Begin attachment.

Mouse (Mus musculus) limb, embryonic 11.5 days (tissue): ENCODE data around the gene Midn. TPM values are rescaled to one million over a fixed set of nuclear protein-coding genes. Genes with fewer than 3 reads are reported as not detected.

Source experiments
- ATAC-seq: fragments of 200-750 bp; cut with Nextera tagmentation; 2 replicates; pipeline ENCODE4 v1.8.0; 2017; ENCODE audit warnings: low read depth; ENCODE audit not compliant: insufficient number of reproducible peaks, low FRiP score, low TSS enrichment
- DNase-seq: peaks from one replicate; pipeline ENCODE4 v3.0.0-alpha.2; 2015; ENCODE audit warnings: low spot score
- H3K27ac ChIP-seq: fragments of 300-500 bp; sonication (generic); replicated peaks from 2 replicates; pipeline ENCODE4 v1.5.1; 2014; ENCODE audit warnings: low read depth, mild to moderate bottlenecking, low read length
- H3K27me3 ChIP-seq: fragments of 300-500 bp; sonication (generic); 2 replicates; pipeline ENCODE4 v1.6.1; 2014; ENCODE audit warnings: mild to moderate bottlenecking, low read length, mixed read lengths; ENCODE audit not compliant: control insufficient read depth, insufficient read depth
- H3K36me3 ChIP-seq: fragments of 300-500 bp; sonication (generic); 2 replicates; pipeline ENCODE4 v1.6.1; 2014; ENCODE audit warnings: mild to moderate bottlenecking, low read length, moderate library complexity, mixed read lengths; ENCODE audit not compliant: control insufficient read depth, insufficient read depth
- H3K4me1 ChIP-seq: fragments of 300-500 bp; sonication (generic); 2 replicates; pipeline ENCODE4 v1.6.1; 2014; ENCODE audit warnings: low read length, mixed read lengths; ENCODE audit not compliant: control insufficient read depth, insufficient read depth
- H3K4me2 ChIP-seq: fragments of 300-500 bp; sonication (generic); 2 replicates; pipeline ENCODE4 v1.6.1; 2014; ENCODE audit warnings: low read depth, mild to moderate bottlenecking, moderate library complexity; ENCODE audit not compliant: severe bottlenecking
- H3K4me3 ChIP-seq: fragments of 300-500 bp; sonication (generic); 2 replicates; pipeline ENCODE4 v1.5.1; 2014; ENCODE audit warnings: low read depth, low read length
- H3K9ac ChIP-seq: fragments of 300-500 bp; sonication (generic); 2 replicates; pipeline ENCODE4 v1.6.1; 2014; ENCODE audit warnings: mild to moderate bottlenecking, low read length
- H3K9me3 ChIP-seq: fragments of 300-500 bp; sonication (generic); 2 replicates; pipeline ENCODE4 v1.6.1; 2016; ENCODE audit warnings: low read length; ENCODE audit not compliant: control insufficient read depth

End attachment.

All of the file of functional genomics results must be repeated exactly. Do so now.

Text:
Mouse (Mus musculus) limb, embryonic 11.5 days (tissue): ENCODE data around the gene Midn. TPM values are rescaled to one million over a fixed set of nuclear protein-coding genes. Genes with fewer than 3 reads are reported as not detected.

Source experiments
- ATAC-seq: fragments of 200-750 bp; cut with Nextera tagmentation; 2 replicates; pipeline ENCODE4 v1.8.0; 2017; ENCODE audit warnings: low read depth; ENCODE audit not compliant: insufficient number of reproducible peaks, low FRiP score, low TSS enrichment
- DNase-seq: peaks from one replicate; pipeline ENCODE4 v3.0.0-alpha.2; 2015; ENCODE audit warnings: low spot score
- H3K27ac ChIP-seq: fragments of 300-500 bp; sonication (generic); replicated peaks from 2 replicates; pipeline ENCODE4 v1.5.1; 2014; ENCODE audit warnings: low read depth, mild to moderate bottlenecking, low read length
- H3K27me3 ChIP-seq: fragments of 300-500 bp; sonication (generic); 2 replicates; pipeline ENCODE4 v1.6.1; 2014; ENCODE audit warnings: mild to moderate bottlenecking, low read length, mixed read lengths; ENCODE audit not compliant: control insufficient read depth, insufficient read depth
- H3K36me3 ChIP-seq: fragments of 300-500 bp; sonication (generic); 2 replicates; pipeline ENCODE4 v1.6.1; 2014; ENCODE audit warnings: mild to moderate bottlenecking, low read length, moderate library complexity, mixed read lengths; ENCODE audit not compliant: control insufficient read depth, insufficient read depth
- H3K4me1 ChIP-seq: fragments of 300-500 bp; sonication (generic); 2 replicates; pipeline ENCODE4 v1.6.1; 2014; ENCODE audit warnings: low read length, mixed read lengths; ENCODE audit not compliant: control insufficient read depth, insufficient read depth
- H3K4me2 ChIP-seq: fragments of 300-500 bp; sonication (generic); 2 replicates; pipeline ENCODE4 v1.6.1; 2014; ENCODE audit warnings: low read depth, mild to moderate bottlenecking, moderate library complexity; ENCODE audit not compliant: severe bottlenecking
- H3K4me3 ChIP-seq: fragments of 300-500 bp; sonication (generic); 2 replicates; pipeline ENCODE4 v1.5.1; 2014; ENCODE audit warnings: low read depth, low read length
- H3K9ac ChIP-seq: fragments of 300-500 bp; sonication (generic); 2 replicates; pipeline ENCODE4 v1.6.1; 2014; ENCODE audit warnings: mild to moderate bottlenecking, low read length
- H3K9me3 ChIP-seq: fragments of 300-500 bp; sonication (generic); 2 replicates; pipeline ENCODE4 v1.6.1; 2016; ENCODE audit warnings: low read length; ENCODE audit not compliant: control insufficient read depth